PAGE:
Here is my thank you to those who actually helped me out: San Juan County Recorder, The Halls Family of Monticello, and The Halliday Family of Monticello. They were all very kind and helpful to this writer and photographer; thank you, thank you, thank you!!! Also, thank you Lee Bennett for doing all that research for your article; now I don't have to!
Now I did give a lot of details about Marie in my 2013 write-up, so click on the link above to read that; or get a copy of the Blue Mountain Shadows and read Lee Bennett's article. To rehash it all now if simply redundant; which leads me to a comment said to me when I was looking for the owner's permission, "Others have already taken photographs." My response was straight to the point, "It's my turn!" I like old buildings, they have character, they have stories to tell; when they are forgotten and let to ruin, it's sad, to me at least.
Lets get to the meat of this project, Marie's Garden is on property located on Route 491 (across from the Port of Entry) and Horse Head Road (Alan's Body Shop on corner, Electrical Power Station down further). It is all privately owned, some is leased for farming; the owners like their privacy, just like everyone else does; so if you want photos, stand on the shoulder of the road, use a zoom lens and there you go. This is what you'll see:
|Marie's Garden from Route 491
|Marie's Garden from Horse Head Road
Sorry, I have no intention of giving you the direct access route; just enjoy the photos and pretend you were there.
|Looking West; Horse Head Peak in the Background.
|Panorama Shot of Marie Ogden's Garden Buildings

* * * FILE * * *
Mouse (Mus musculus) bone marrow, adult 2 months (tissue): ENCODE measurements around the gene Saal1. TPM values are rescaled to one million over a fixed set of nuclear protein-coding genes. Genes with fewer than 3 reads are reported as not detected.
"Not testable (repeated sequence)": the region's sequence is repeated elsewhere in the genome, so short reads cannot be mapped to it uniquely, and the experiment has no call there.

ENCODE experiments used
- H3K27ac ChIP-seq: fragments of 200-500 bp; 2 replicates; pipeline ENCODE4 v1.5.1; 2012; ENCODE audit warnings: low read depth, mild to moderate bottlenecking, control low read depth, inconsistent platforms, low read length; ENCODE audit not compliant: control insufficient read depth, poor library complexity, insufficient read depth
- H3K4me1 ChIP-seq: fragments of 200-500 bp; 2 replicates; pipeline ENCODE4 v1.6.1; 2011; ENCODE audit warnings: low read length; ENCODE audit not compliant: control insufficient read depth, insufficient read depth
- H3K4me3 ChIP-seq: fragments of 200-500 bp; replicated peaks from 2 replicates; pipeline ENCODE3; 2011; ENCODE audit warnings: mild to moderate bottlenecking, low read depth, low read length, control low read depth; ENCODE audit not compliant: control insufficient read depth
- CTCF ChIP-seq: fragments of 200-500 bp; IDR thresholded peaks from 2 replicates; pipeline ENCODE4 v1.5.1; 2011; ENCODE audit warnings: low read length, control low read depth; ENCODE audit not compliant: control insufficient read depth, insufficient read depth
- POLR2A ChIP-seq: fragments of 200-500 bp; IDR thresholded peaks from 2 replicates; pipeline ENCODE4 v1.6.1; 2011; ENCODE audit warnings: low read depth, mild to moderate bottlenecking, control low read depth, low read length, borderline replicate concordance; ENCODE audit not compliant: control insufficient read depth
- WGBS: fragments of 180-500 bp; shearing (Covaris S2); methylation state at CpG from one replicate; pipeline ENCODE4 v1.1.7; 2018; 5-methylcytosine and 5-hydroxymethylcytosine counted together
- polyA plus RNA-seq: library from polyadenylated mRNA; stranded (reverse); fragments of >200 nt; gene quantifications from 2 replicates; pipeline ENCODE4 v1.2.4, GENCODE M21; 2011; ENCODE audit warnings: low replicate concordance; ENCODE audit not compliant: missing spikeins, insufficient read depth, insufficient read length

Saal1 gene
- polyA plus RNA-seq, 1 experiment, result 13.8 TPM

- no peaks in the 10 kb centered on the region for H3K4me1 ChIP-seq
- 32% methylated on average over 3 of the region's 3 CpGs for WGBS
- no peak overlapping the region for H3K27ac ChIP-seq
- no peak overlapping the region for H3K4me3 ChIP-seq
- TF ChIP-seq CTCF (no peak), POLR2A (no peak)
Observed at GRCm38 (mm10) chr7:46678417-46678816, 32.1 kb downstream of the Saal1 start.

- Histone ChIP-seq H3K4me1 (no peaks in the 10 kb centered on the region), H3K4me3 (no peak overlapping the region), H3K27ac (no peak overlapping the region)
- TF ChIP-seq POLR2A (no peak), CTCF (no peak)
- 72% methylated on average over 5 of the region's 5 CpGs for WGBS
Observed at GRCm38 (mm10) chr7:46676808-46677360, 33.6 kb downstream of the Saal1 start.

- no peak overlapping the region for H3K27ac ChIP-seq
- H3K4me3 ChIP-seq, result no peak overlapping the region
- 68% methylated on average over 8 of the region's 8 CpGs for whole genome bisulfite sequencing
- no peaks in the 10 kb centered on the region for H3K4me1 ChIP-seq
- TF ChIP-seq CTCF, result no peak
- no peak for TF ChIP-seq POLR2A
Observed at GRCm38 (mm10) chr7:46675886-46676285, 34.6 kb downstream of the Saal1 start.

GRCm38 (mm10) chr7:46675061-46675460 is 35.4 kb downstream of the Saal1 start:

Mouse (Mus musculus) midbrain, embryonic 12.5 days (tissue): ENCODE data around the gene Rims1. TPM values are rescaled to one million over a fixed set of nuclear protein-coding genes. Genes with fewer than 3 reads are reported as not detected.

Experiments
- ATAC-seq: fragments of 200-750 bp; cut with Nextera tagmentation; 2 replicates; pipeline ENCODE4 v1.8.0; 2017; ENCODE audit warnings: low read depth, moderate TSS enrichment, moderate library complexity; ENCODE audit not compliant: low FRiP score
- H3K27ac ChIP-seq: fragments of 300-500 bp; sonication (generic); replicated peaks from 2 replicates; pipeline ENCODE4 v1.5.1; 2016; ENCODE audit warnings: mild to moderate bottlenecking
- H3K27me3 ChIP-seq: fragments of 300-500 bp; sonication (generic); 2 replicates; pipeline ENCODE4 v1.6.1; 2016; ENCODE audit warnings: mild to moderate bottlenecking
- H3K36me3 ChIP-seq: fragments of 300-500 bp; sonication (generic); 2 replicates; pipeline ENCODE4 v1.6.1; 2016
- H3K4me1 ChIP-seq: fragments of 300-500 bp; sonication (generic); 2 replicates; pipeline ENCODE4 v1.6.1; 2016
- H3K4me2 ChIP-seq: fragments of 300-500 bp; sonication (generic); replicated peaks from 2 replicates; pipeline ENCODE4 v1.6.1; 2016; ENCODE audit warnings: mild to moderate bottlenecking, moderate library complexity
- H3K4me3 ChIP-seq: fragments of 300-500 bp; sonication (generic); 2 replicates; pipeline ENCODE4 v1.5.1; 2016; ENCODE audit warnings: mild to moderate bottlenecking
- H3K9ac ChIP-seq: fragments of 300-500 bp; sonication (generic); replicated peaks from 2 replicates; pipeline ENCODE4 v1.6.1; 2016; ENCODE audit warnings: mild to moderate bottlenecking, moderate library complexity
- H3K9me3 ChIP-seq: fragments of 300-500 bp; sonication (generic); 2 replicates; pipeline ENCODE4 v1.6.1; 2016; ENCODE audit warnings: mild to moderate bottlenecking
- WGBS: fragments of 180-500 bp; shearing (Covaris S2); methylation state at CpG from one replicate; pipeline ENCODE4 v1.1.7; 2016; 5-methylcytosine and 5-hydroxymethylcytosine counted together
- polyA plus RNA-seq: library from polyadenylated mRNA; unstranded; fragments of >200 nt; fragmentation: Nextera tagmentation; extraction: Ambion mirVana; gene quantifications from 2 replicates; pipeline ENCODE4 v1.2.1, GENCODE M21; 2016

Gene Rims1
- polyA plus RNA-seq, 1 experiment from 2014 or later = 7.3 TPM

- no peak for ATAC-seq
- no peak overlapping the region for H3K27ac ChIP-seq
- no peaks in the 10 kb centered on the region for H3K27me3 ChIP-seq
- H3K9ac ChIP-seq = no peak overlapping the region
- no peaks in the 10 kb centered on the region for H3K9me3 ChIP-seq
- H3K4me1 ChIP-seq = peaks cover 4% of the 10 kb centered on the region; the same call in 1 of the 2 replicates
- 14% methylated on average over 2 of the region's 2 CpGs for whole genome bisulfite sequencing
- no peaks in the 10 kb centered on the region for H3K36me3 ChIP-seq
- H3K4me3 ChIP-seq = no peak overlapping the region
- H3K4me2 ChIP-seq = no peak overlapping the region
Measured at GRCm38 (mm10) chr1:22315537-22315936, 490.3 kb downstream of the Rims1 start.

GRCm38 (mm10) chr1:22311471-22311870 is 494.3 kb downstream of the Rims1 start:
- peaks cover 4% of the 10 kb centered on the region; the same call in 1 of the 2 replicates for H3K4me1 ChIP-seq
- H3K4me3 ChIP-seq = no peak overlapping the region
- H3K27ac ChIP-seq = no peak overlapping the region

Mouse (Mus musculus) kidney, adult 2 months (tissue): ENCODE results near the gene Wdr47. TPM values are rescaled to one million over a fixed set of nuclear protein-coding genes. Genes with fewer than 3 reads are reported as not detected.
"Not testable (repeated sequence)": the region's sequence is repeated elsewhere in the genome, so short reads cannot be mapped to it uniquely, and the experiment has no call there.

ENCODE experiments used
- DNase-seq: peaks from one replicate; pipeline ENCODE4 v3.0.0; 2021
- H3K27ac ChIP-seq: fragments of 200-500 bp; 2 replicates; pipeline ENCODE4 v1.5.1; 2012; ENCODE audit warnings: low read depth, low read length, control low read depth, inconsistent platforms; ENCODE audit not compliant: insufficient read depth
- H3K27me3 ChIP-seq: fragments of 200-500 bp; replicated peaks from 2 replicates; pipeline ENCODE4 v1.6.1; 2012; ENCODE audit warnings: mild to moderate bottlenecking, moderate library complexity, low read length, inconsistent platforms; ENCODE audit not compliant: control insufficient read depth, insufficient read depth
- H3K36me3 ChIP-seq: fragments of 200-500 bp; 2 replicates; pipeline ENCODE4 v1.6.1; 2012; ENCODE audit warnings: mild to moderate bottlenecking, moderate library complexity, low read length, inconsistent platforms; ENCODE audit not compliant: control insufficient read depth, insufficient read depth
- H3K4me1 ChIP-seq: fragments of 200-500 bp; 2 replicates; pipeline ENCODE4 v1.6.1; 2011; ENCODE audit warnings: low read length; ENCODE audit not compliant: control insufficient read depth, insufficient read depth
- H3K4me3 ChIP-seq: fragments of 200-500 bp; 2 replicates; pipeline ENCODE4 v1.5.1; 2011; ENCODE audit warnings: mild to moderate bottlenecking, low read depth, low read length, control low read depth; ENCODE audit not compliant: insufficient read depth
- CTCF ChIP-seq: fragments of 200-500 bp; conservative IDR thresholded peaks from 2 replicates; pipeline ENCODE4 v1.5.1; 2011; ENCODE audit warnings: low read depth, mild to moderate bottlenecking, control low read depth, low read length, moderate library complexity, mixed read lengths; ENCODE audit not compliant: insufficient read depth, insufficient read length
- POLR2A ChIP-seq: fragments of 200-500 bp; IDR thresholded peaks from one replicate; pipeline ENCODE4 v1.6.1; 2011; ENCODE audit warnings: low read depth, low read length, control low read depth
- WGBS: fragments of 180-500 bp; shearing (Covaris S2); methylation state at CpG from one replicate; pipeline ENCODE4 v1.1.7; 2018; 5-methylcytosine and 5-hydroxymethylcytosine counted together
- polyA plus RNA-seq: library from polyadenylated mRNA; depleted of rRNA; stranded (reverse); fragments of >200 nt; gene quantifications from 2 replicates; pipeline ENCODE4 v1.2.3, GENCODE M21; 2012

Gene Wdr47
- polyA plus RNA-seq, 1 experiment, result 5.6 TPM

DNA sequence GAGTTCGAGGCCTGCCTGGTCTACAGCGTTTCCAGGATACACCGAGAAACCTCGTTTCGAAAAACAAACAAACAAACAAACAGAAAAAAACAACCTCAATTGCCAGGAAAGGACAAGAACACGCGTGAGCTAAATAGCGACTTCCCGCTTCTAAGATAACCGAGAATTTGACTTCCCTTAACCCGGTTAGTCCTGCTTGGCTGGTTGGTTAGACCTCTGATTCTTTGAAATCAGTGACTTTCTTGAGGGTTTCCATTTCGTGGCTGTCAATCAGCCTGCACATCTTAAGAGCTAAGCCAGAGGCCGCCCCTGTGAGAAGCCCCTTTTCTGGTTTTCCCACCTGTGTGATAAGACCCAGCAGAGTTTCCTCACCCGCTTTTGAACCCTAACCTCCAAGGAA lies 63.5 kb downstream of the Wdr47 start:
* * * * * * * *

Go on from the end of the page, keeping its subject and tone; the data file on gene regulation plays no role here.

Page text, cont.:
|A Quiet Oasis
The Tour Begins
A pile of stones sits in the shade of a tree; were they pulled from the gardens, used to line paths, or part of the buildings' foundations? Nearby a rectangular outline in wood and stone; possibly the well? North of the buildings though, a cistern surrounded by what.
This building held a kitchen (the stove is a huge hint), cabinets and shelving line the walls; much of the walls, roofing, wooden doors and window frames have fallen away from, or into, the building. From Lee Bennett's article, this is described as where the processing and canning of the garden's bounty was done. Outside is the metal bottom of what once was a chair, and the full set of blades from the now defunct windmill.
|Wooden Steps and Stone Foundation Eroding
|Full Set of Windmill Blades
|Metal Bottom of Chair
This building has three sections, the middle section has fallen though. Inside were remains of an octagon (8 sided) shaped table, table used for a train set, rotting carpets, bed frame, old fuel canister, and so much more. My eyes, however, were drawn to the wooden apothecary cabinets that are still in good condition. Were these used to store seeds? As with the other building, the walls, roofing, doors and windows are falling apart; outside were piles of planking, and a heavy metal canister with no markings, so don't know what it was used for.
Wooden Apothecary Cabinets
|Fallen Middle Section
Fallen over, the door now lies inside the small structure.
There you have it, a photographic journey through another of Monticello's historic past, Marie Ogden's Garden. We were there on a Sunday, very early in the morning; there was total silence and it was beautiful; that is until those ATVers went roaring up and down Horse Head Road. We did, ourselves, scare the bejesus out of some locals eating breakfast at the Garden...wild turkeys and mule deer.
Again, thank you to everyone who helped us accomplish this goal; your kindness is so appreciated!!!